School board members get closeup look at farm life at The Hill

School Board member Milton Nichols, right, holds Cypress, a Flemish Giant rabbit, while talking to Resource Management students, from left, Barrett Dempsey, McKenzie Warner and Shainah Walker during a tour of the CHHS Farm May 6. “Y’all do a great job out here with this farm,” Nichols said.

Ella McAlister, Staff Writer

Milk and eggs don’t just come from the grocery store.

“I think it’s a good idea for children to learn where their food comes from,” District 3 Board of Education member Ann Jolley said during a tour this morning of the CHHS Farm. “I grew up on a 100-acre dairy farm, which is where our milk and eggs would come from. My husband grew up on a farm, so we still grow our own food and plants. With a little bit of effort, you can raise anything.”

The farm, located behind the cafeteria and cared for by Angel Pilcher and her students, is home to a pig, a turkey, 21 chickens, six ducks, 14 quail and five rabbits.

“This is the seventh year we have had our farm,” Pilcher said. “We grow garlic, carrots, onions, potatoes, tomatoes, corn, peas, beans, kale, parsnips, watermelons, blackberries, herbs and flowers.”

Pilcher, who teaches Resource Management and Food and Nutrition, often uses products from the farm in the classroom, and her students sometimes pitch in to tend the plants and animals.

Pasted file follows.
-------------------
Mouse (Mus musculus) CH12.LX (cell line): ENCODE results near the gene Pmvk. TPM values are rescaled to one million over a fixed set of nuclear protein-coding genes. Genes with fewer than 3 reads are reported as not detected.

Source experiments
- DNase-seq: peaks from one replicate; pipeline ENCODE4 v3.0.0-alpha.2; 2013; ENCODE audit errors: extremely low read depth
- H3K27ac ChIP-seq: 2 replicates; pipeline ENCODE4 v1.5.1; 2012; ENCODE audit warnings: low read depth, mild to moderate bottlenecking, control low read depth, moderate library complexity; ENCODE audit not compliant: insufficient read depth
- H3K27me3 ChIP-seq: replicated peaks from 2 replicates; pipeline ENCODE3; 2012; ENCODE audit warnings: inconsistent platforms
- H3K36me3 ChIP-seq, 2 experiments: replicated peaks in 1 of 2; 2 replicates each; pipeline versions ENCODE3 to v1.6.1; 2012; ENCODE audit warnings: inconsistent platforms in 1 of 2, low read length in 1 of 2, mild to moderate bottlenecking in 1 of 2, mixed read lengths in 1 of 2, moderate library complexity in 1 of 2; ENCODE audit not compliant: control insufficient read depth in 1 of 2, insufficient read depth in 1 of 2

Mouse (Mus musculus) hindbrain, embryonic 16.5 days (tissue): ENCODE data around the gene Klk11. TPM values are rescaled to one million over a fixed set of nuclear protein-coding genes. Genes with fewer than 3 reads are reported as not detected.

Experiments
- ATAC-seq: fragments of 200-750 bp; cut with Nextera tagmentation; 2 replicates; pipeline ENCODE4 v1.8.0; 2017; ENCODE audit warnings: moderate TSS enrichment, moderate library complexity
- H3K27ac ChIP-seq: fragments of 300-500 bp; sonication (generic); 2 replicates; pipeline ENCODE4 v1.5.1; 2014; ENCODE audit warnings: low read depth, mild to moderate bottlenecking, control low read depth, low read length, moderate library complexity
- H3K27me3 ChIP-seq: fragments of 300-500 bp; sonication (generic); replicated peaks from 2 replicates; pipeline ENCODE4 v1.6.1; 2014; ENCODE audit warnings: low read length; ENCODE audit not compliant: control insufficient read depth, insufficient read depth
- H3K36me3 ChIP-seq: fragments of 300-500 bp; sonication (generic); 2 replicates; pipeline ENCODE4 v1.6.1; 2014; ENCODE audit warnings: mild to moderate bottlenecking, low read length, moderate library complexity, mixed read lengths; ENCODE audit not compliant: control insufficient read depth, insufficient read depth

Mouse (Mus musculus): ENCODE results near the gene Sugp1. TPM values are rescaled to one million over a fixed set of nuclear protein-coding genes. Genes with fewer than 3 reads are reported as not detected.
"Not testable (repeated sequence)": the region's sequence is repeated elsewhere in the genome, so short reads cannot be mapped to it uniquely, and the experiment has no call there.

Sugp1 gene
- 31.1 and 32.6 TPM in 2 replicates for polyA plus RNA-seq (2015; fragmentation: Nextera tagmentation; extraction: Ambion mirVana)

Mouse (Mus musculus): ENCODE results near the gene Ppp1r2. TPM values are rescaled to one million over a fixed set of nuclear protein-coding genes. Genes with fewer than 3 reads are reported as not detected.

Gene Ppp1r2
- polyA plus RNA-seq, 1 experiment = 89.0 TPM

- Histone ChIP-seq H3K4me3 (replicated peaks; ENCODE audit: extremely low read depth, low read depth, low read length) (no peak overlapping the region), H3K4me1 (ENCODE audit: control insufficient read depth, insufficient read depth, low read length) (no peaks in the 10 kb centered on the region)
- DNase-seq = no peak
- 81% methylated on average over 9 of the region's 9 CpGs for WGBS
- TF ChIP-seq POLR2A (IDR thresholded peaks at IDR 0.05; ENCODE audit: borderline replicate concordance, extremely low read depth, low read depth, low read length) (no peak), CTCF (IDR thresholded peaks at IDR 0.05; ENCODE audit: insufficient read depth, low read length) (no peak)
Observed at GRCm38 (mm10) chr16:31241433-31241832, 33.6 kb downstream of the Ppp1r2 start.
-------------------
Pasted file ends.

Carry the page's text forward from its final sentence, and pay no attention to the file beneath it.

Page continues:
“When we make food in the classroom, we usually use the chicken or duck eggs,” said freshman Mylee Castille, a Resource Management student who was munching on farm fresh kale during the school board’s tour. “We get to come out here and help on sunny days.”

School board members Milton Nichols (District 1), Michelle Henley (District 2) and Shelia Riley (District 4) joined Jolley on the farm tour, petting the animals, chatting with students, and learning about seeds and plants.

“Y’all do a great job with this farm,” Nichols said as he cradled a Flemish Giant rabbit named Cypress.

Pilcher said it was important for the school board to see the farm.

“We wanted to showcase the hard work that our students are putting in every day for this project,” she said, adding that the farm gives students the ability to put the 21st century skills of problem-solving, collaboration and creativity into practice.